The Big 12 Conference has often been the darling of computers and forgotten in March, and those facts will be tested double now.
For the second time in its 23-year history, the Big 12 will not have a No. 1 or No. 2 seed when the NCAA Tournament bracket is revealed on Sunday. The league might not have a No. 3 seed, either.
Either way, it will be the worst group of Big 12 seeds since 1999 — a year before Kansas freshman Ochai Agbaji was born.
Even so, the computers love the Big 12. Kansas has the nation’s No. 1-ranked strength of schedule. Texas, West Virginia and Oklahoma State are also in the top seven. The league is ranked first in the country by RPI, and second by KenPom (behind the Big 10).
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Insert eye-roll emoji here if you want, but those are the formulas, so if this whole “we beat up on each other all year long” thing is true, we should see four or so teams play into the second weekend of March Madness.
Your move, Big 12.
“Our league is plenty good enough to have teams in the tournament that have multiple wins,” KU coach Bill Self said.
Quantifying the Big 12’s performance in the NCAA Tournament is complicated. A year ago, it tied the ACC with the most tournament wins. But over the last 10 years, the Big 12 (79) trails the ACC (103), Big 10 (97) and Big East (96) in tournament wins.
In Final Fours, the Big 12 trails the Big East, Big 10, SEC, and ACC over the same time.
The pattern has repeated. During the season, Big 12 coaches and administrators brag on the computer rankings and the league’s collective strength before suffering more letdowns than successes in the NCAA Tournament.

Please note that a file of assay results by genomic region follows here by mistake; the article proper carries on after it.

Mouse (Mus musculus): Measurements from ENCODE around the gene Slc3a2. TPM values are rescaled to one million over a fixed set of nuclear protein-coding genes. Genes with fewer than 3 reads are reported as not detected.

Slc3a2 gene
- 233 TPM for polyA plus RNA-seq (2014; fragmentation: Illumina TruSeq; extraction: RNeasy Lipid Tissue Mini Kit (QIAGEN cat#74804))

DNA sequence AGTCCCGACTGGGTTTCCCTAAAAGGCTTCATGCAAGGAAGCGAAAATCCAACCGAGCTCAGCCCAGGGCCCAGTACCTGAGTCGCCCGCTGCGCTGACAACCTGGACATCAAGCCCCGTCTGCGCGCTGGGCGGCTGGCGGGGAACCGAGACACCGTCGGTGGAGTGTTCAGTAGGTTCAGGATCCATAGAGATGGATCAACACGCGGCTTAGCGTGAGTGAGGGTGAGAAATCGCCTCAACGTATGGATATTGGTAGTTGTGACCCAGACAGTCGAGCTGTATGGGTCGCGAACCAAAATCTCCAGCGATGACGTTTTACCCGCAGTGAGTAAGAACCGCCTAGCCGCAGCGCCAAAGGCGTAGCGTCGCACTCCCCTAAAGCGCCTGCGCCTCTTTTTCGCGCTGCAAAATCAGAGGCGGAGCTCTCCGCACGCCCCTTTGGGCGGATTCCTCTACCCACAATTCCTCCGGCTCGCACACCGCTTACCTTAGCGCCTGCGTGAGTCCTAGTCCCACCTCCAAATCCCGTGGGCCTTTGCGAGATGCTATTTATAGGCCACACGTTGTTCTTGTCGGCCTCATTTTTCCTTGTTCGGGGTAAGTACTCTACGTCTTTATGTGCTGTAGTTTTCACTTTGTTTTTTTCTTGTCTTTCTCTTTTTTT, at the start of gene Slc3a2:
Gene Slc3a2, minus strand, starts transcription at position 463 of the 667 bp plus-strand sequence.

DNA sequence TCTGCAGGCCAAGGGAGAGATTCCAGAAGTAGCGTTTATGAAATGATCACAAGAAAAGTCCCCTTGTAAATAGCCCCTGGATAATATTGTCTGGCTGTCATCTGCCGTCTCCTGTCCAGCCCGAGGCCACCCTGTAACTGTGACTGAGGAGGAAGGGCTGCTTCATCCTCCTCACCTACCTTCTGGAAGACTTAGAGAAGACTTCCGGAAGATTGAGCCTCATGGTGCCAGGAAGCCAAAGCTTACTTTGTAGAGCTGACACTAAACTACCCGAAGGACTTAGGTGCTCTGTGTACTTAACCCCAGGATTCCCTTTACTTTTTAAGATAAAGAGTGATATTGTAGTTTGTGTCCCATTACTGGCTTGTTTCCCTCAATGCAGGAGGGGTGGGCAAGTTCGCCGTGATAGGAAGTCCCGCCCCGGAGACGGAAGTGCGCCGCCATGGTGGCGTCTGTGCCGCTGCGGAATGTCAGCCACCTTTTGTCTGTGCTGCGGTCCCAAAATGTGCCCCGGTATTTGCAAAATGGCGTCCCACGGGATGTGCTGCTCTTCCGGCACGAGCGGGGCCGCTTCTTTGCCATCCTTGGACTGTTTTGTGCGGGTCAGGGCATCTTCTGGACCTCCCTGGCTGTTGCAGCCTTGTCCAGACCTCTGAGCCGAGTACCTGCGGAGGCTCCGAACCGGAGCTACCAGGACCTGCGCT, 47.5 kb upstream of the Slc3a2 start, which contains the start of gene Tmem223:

A few disclaimers are worth mentioning here. The Big 12 is often deeper than most conferences and devoid of the noncompetitive programs that can be found in the ACC and others. Also, the NCAA Tournament is the most unpredictable playoff in major American sports. It’s an imperfect measurement.
That’s all true. So is are these things: The NCAA Tournament is where college reputations are made, a 10-year look is enough to account for upsets and the Big 12 has underperformed.
“This is as good of a league as there is in the country,” Iowa State coach Steve Prohm said. “When you are in there as a younger coach and you listen to the Hall of Famer guys talk about how good this league is, when I first got here, that’s when it really resonates.”
The league could get as many as eight of its 10 teams in, which likely would not have a match anywhere. The group will collectively represent an exaggeration of the Big 12 stereotype — even less at the top, and even more in the middle.
Regular-season co-champions Kansas State and Texas Tech are each generally projected to be No. 4 seeds. Kansas may have been able to climb up to a No. 3 seed with a tournament title but lost to Iowa State, which projects to a No. 5 or so. Baylor and Oklahoma will also make the field. TCU and Texas could go either way.
But it’s hard to picture which teams can play into the second weekend and which might go beyond that to carry the Big 12’s flag nationally.
Texas Tech is the Big 12’s best team and can beat virtually anyone with defense and Jarrett Culver. But the Red Raiders also lost their quarterfinal game to West Virginia, who is on nobody’s bubble, and carry a 7-5 record in the all-important Quadrant 1.
K-State has an intriguing mix of talent and experience, but will again need to play around a Dean Wade foot injury.
Kansas has flashes that look promising but also too many problems scoring and not enough defense to always make up for it.
Iowa State can beat anyone with its shooting; it can also lose by 12 in the first round with its shooting.
To be fair, outside of Duke the sport generally lacks the high-level talent and dominant teams of past years. Gonzaga is 4-3 in Quadrant 1 games (including a win over Duke on a neutral floor November) and will likely be a No. 1 seed.
So the bracket is open.
Most years, that would be reason to love the Big 12’s depth.
This year, the question persists — is the league good enough to take advantage?